Debate heats up in Egypt over women’s inheritance rights
CAIRO - After Tunisian President Beji Caid Essebsi called for women to be granted equal inheritance rights, many in Egypt issued similar appeals, sparking a nationwide debate.
“Women carry the same social and economic responsibilities as men and sometimes more,” said Egyptian writer Farida al-Shubashi. “This is why they deserve to be treated on equal footing with men as far as inheritance rights are concerned.”
Caid Essebsi last month expressed support for the introduction of legislation that would reform the inheritance system in Tunisia towards gender equality.
The inheritance system in operation in most Arab countries, including Tunisia and Egypt, is based on Islamic law and typically allows men to inherit double what a woman would receive. If Caid Essebsi’s proposal becomes law, Tunisia would enforce full gender equality in matters of inheritance with sharia-based rules becoming optional.
Caid Essebsi’s stance emboldened Egyptian feminists who say the current system is outdated and fails to consider growing social equality between men and women.
About 37% of Egyptian households are supported by women, government figures indicate. Women make up 22.9% of Egypt’s workforce. Women hold almost 15% of the seats in parliament and eight members of the 33-member Egyptian cabinet are women.
This growing importance of the role of women, feminists say, requires a reinterpretation of the religious texts on which current laws are based.
“The interpretation of the religious texts needs to match the changes happening on the ground,” said Dena Anwer, an Egyptian TV commentator on women’s issues. “Many of the practices that were based on a misinterpretation of the texts have already changed because they no longer match developments on the ground.”
There are major historic parallels between major sociopolitical developments in Tunisia and Egypt. The popular uprising against longstanding Tunisian President Zine El Abidine Ben Ali erupted in Tunisia in December 2010. One month later, similar protests saw the ouster of Egyptian President Hosni Mubarak.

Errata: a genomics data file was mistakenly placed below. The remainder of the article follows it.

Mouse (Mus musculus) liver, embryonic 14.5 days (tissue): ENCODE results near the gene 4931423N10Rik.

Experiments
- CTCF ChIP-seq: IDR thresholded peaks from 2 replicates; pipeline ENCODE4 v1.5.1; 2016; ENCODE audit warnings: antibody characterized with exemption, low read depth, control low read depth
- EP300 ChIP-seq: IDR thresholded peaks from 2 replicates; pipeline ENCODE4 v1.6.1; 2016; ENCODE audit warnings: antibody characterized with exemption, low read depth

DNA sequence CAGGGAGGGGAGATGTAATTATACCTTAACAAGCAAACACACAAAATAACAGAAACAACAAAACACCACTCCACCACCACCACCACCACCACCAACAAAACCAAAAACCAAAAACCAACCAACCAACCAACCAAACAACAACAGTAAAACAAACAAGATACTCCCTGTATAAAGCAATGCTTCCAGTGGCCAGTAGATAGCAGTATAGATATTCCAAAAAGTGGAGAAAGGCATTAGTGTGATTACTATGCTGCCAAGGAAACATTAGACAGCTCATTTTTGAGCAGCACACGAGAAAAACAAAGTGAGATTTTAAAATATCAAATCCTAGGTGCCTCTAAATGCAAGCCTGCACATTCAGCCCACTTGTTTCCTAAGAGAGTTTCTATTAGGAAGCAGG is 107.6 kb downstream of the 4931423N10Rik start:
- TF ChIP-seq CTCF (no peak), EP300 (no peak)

The Islamist Ennahda Party won a majority of seats in the Constituent Assembly of Tunisia in 2011. Just months later, Egyptian Islamist parties, including the Muslim Brotherhood’s Freedom and Justice Party, secured a majority in the Egyptian lower house.
However, when it comes to inheritance rights and the wider issue of gender equality, Egypt may have more ground to cover than Tunisia, which grants women more rights than most countries in the Arab and Muslim world.
Few Egyptian parents treat their daughters as equal to their sons, particularly in terms of education and social mobility. In 2015, government figures indicated that 27.3% of women were illiterate, compared to 14.7% of men.
In some parts of Egypt, particularly the countryside, where issues over inheritance are viewed as extremely important due to land ownership considerations, some husbands divorce their wives when they do not give birth to boys.
Al-Azhar, the highest religious authority in the Sunni Islamic world, reacted angrily to Caid Essebsi’s call and its officials spoke out against Egyptians backing inheritance reform.
Al-Azhar said those proposing equal inheritance rights between men and women violate the rules of Islam.
“Financial burdens are heavier in the case of men,” said Mohamed al-Shahat al-Guindi, a member of the Islamic Research Academy, the decision-making body of Al-Azhar. “True, there can be more than one interpretation for the same religious text, when it comes to inheritance, the Holy Quran is very clear.”
In a statement last month about the Tunisian legislative proposal, Al-Azhar said some people’s “extreme ideas” could threaten the security and stability of societies.
Egypt’s parliament has entered the equal inheritance rights debate yet. Some legislators declined to comment on the issue and said they would not propose legislation that could prove divisive or anger the religious establishment.
Feminists, however, say granting women equal inheritance rights would push religious reform in Egypt forward.
Egyptian President Abdel Fattah al-Sisi has made several public calls for Al-Azhar to lead a reform process. In August, Sisi criticised Egypt’s religious authorities for failing to make changes regarding divorce.
Under Islamic law, a husband is permitted to verbally divorce his wife. Sisi called for divorce to be recognised by the state only when it has been issued in a written document, giving husbands the chance to reconsider calls for divorce made during heated arguments. Al-Azhar refused, citing Islamic law.
Many say the issue of equal inheritance could become the next major battleground between Egypt’s civilian and religious authorities, with Sisi still believed to be keen on pushing forward religious reform.
“Equating women with men when it comes to inheritance cannot be viewed as a violation of the Islamic religion,” said Azza Kamel, a civil society campaigner active in defending women’s rights. “It should be viewed, in fact, as part of the aspired religious reform.”